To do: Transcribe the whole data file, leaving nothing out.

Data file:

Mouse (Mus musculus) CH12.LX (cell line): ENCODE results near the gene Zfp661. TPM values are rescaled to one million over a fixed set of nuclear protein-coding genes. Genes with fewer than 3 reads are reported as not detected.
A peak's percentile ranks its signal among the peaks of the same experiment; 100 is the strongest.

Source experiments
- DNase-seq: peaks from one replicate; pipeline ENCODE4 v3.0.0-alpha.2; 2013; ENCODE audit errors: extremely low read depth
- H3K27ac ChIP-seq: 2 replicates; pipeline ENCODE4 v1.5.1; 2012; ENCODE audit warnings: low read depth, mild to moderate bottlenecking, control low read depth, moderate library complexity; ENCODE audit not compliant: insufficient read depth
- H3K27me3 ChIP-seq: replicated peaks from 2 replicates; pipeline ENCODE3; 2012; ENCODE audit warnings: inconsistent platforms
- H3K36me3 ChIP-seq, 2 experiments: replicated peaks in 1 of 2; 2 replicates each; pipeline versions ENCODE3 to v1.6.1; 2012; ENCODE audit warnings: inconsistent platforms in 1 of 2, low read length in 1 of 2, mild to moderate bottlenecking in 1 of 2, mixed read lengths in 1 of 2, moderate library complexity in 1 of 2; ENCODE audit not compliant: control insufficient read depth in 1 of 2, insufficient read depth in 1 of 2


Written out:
Mouse (Mus musculus) CH12.LX (cell line): ENCODE results near the gene Zfp661. TPM values are rescaled to one million over a fixed set of nuclear protein-coding genes. Genes with fewer than 3 reads are reported as not detected.
A peak's percentile ranks its signal among the peaks of the same experiment; 100 is the strongest.

Source experiments
- DNase-seq: peaks from one replicate; pipeline ENCODE4 v3.0.0-alpha.2; 2013; ENCODE audit errors: extremely low read depth
- H3K27ac ChIP-seq: 2 replicates; pipeline ENCODE4 v1.5.1; 2012; ENCODE audit warnings: low read depth, mild to moderate bottlenecking, control low read depth, moderate library complexity; ENCODE audit not compliant: insufficient read depth
- H3K27me3 ChIP-seq: replicated peaks from 2 replicates; pipeline ENCODE3; 2012; ENCODE audit warnings: inconsistent platforms
- H3K36me3 ChIP-seq, 2 experiments: replicated peaks in 1 of 2; 2 replicates each; pipeline versions ENCODE3 to v1.6.1; 2012; ENCODE audit warnings: inconsistent platforms in 1 of 2, low read length in 1 of 2, mild to moderate bottlenecking in 1 of 2, mixed read lengths in 1 of 2, moderate library complexity in 1 of 2; ENCODE audit not compliant: control insufficient read depth in 1 of 2, insufficient read depth in 1 of 2